This can lead to a higher risk of injuries, especially for long-distance runners or those with existing joint issues. Additionally, asphalt tracks may require more maintenance and resurfacing over time to ensure a consistent and safe running surface.


Rubber tracks have gained popularity in recent years due to their shock absorption properties and overall comfort for athletes. These tracks are made of recycled rubber and provide a softer surface compared to asphalt.

The cushioning effect of rubber tracks can help reduce the risk of injuries, making them a preferred choice for many high schools. Rubber tracks also tend to have better traction, allowing athletes to run at faster speeds and make sharper turns.

However, they can be more expensive to install and require regular maintenance to prevent wear and tear.

Synthetic Surfaces

Synthetic surfaces, such as polyurethane or acrylic, are becoming increasingly popular for high school tracks. These surfaces offer a balance between durability, shock absorption, and performance. Synthetic tracks are known for their consistent and predictable bounce, allowing athletes to maintain a steady rhythm while running.

They also provide excellent traction, reducing the risk of slips and falls. Moreover, these surfaces are low maintenance and can withstand different weather conditions. However, synthetic tracks can be costly to install initially, and repairs or resurfacing may be required after several years of use.

Each surface material has its own advantages and disadvantages, and the choice often depends on various factors such as budget, maintenance capabilities, and athlete preferences. It’s important for schools to carefully consider these factors and consult with experts to determine the most suitable surface material for their high school track.

Other Key Facts and Dimensions

Long Jump Pit Size

In addition to the length of the track, another important dimension to consider in a high school track is the size of the long jump pit. The long jump pit is where athletes perform their jumps in the long jump event. The standard size for a high school long jump pit is 9 meters in length.

This provides athletes with enough space to build up speed and execute their jumps with precision. The pit is typically filled with soft sand, which helps to absorb the impact and protect the athletes from injuries.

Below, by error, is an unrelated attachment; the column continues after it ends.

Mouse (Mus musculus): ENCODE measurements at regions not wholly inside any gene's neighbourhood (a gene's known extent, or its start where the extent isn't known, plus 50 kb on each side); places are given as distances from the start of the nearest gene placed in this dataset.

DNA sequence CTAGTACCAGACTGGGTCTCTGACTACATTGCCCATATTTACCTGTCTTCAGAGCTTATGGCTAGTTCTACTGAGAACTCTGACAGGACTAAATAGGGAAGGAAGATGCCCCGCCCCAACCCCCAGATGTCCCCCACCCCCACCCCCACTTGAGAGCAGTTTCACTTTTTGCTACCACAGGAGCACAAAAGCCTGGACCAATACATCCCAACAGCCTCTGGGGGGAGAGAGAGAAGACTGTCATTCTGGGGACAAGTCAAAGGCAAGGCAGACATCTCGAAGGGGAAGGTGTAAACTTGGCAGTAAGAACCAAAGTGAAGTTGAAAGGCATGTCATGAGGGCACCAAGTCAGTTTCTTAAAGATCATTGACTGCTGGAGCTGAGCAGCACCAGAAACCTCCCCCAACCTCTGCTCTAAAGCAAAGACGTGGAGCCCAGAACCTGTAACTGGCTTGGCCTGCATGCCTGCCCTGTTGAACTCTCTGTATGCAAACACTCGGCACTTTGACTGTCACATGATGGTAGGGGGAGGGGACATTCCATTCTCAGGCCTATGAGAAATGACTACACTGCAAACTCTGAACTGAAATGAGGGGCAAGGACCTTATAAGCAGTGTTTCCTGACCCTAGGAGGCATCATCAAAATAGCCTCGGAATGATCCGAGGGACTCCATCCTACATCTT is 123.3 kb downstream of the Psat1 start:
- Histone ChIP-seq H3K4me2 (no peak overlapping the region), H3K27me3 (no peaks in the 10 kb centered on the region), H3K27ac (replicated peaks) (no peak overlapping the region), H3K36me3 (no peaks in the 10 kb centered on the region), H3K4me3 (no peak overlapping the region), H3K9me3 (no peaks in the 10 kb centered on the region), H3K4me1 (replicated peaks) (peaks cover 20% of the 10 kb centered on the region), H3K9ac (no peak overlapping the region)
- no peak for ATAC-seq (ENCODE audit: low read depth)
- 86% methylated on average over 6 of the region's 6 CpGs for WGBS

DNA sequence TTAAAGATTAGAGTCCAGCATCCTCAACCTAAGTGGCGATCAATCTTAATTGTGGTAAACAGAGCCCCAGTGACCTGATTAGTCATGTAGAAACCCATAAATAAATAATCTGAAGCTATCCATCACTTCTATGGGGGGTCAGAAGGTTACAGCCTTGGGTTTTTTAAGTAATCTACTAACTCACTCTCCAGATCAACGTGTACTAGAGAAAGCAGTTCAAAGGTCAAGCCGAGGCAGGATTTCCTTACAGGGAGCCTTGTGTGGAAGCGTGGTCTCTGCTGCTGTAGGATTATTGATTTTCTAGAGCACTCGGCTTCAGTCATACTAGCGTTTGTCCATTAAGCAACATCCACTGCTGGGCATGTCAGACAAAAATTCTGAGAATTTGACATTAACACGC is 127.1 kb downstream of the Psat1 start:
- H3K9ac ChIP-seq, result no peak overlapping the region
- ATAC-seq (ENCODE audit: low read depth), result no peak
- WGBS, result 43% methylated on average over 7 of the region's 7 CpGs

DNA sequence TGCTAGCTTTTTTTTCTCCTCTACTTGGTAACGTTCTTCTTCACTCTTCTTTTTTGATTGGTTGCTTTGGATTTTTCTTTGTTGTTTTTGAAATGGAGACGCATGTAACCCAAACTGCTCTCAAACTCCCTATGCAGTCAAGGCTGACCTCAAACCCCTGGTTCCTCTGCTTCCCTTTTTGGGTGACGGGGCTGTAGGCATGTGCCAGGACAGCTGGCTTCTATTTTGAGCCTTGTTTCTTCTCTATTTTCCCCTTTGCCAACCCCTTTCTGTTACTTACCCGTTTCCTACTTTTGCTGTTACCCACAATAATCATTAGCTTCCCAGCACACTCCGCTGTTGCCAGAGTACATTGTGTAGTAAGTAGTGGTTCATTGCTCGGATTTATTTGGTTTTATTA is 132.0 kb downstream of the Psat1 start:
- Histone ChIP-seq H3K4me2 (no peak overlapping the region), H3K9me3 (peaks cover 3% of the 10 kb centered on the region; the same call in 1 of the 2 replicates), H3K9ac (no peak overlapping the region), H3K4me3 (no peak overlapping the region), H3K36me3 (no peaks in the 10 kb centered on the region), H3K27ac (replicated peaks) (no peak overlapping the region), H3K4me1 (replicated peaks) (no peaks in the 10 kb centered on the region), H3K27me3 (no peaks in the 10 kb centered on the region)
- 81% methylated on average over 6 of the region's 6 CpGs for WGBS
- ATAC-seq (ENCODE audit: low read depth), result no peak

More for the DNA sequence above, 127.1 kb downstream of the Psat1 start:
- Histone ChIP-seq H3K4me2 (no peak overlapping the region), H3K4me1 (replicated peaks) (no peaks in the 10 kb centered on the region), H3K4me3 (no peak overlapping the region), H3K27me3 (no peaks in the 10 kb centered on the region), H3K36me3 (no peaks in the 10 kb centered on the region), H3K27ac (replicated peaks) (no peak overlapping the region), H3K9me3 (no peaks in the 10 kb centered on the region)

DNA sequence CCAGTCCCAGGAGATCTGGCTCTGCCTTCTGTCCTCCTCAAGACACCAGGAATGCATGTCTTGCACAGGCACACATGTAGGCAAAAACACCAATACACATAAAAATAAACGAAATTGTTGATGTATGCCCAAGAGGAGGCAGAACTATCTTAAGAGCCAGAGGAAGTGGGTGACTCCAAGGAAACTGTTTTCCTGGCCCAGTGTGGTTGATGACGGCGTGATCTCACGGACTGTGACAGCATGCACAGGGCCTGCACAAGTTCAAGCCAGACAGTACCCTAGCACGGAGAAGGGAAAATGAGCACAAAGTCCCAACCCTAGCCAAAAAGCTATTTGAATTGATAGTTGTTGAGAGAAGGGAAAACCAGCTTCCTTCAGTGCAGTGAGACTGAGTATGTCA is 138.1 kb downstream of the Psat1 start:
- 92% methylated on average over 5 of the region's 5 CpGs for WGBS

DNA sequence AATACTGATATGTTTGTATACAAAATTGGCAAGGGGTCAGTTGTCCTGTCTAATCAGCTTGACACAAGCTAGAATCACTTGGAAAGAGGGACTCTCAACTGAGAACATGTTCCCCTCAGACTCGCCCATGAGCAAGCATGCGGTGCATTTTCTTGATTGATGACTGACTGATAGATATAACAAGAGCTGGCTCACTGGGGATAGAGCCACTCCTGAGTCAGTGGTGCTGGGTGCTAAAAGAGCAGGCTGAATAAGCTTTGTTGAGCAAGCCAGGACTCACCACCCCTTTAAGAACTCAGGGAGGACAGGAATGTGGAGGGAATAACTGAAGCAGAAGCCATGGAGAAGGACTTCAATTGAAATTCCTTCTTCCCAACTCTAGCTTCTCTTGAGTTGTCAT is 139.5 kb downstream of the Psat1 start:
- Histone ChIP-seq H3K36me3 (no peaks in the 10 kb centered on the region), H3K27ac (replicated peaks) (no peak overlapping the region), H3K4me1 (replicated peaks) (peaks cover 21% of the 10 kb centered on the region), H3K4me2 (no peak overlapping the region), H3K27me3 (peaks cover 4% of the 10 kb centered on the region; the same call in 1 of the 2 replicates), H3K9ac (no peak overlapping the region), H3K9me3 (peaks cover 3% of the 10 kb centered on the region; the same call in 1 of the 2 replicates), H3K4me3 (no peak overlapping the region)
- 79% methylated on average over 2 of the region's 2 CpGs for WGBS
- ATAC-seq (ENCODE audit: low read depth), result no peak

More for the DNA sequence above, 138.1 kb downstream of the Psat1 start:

High Jump Area

Another key dimension to take into account is the high jump area. The high jump is an event where athletes try to clear a horizontal bar set at increasing heights without knocking it down. To ensure a fair competition, the high jump area needs to meet specific requirements.

The minimum size for a high school high jump area is 2.75 meters in width and 4.25 meters in length. This provides athletes with enough space to approach the bar and execute their jumps without any obstructions.

Pole Vault Box Location

The pole vault is an exciting event in track and field where athletes use a pole to propel themselves over a bar set at increasing heights. One important aspect to consider in a high school track is the location of the pole vault box.

The pole vault box is the designated area where athletes plant their pole before executing their jumps. The standard location for a high school pole vault box is “approximately midway” between the beginning of the runway and the foul line.

This ensures that athletes have enough space to build up speed and approach the bar with maximum power and precision.


Now you know the standard length and dimensions of a high school track. Whether you’re an athlete, coach, or just curious, we hope this guide provided the details you were looking for.

The typical high school track is 400 meters around, with dimensions that meet competition standards. But tracks can vary based on material, number of lanes, and other customized features.

Understanding the specifics of your track can help you set goals, plan workouts, and improve your performance as a runner. Feel free to refer back to this article anytime you need a refresher on standard high school track measurements.